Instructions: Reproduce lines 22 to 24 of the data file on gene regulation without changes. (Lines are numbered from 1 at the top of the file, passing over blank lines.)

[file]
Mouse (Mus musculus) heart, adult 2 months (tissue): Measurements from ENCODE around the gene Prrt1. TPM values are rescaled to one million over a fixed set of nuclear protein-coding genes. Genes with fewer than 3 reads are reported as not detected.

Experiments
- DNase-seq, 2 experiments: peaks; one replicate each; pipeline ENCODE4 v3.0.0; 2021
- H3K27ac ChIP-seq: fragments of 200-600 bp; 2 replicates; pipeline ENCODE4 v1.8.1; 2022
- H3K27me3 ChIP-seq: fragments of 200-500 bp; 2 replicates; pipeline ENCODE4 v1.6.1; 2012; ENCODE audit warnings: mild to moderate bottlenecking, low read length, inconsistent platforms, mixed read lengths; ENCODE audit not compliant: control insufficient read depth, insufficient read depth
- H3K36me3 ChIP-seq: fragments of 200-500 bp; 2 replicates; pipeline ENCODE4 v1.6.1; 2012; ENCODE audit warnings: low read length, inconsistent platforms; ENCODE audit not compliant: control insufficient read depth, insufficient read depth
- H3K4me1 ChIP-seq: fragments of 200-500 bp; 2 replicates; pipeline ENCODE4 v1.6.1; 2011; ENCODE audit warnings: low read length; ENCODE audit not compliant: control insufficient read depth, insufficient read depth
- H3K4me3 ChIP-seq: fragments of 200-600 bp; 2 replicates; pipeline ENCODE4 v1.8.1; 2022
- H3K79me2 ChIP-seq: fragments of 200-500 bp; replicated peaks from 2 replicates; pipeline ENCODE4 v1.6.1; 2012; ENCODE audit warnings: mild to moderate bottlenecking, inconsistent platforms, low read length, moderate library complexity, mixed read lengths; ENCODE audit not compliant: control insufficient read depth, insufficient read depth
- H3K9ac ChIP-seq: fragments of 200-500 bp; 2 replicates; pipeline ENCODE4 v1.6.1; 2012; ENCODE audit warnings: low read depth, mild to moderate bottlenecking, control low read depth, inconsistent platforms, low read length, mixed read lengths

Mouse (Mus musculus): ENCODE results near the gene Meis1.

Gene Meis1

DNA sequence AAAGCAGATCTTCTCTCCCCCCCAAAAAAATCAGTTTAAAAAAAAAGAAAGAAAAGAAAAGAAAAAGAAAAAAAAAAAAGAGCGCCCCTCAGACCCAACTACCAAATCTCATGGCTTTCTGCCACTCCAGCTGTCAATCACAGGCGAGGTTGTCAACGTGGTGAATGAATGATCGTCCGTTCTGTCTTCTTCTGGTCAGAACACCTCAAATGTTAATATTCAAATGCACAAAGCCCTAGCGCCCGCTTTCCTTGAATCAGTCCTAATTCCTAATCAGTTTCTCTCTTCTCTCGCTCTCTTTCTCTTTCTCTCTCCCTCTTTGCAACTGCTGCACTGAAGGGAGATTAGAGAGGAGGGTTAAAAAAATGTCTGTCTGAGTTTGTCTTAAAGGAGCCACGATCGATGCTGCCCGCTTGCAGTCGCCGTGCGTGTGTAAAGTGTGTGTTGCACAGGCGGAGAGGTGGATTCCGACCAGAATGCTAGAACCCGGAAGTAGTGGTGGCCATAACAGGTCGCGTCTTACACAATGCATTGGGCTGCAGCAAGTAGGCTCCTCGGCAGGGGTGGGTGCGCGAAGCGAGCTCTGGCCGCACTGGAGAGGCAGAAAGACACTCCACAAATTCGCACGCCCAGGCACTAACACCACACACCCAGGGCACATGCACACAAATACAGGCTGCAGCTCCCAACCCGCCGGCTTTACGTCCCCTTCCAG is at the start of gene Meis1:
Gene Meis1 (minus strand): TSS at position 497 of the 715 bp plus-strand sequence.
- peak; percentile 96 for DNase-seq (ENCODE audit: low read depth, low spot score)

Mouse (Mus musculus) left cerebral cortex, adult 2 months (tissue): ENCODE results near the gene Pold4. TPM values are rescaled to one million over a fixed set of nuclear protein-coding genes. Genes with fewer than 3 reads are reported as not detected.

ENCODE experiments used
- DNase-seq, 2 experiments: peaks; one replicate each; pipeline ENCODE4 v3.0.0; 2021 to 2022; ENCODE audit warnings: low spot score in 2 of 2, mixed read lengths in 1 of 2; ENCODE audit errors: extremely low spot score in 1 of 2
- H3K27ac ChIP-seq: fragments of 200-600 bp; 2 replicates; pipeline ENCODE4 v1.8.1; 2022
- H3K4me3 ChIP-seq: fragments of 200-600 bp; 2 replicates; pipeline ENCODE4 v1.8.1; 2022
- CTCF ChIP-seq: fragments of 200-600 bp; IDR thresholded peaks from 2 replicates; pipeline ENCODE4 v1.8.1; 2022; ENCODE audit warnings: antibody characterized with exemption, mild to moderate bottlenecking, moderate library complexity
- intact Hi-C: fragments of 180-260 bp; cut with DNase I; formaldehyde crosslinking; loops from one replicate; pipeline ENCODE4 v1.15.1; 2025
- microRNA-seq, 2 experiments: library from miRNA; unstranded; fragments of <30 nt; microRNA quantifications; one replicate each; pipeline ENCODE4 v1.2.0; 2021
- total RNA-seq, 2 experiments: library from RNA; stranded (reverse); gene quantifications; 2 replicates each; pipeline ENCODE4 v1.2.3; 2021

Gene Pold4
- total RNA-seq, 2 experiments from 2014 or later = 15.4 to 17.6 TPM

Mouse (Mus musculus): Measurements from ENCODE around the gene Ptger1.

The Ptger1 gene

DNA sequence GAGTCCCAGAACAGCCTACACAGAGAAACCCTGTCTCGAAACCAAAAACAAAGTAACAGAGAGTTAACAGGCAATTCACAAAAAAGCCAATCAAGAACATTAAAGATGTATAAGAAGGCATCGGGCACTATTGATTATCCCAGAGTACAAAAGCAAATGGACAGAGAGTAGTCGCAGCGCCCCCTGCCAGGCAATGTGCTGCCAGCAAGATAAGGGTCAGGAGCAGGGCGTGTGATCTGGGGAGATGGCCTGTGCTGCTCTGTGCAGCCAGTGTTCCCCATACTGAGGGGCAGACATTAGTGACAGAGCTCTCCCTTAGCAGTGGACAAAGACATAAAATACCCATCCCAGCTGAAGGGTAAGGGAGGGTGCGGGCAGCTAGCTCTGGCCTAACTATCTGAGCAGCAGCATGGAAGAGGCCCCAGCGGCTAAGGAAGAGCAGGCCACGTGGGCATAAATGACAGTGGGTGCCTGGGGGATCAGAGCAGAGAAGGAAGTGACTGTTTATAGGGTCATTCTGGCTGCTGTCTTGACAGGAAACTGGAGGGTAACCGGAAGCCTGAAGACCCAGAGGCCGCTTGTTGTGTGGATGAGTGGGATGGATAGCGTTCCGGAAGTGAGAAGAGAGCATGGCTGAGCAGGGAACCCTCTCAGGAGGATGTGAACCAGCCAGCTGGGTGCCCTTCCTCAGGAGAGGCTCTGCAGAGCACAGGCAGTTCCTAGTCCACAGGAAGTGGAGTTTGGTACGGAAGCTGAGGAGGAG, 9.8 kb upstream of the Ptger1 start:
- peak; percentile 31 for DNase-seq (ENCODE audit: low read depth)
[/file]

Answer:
- intact Hi-C: fragments of 180-260 bp; cut with DNase I; formaldehyde crosslinking; loops from one replicate; pipeline ENCODE4 v1.15.1; 2025
- microRNA-seq, 2 experiments: library from miRNA; unstranded; fragments of <30 nt; microRNA quantifications; one replicate each; pipeline ENCODE4 v1.2.0; 2021
- total RNA-seq, 2 experiments: library from RNA; stranded (reverse); gene quantifications; 2 replicates each; pipeline ENCODE4 v1.2.3; 2021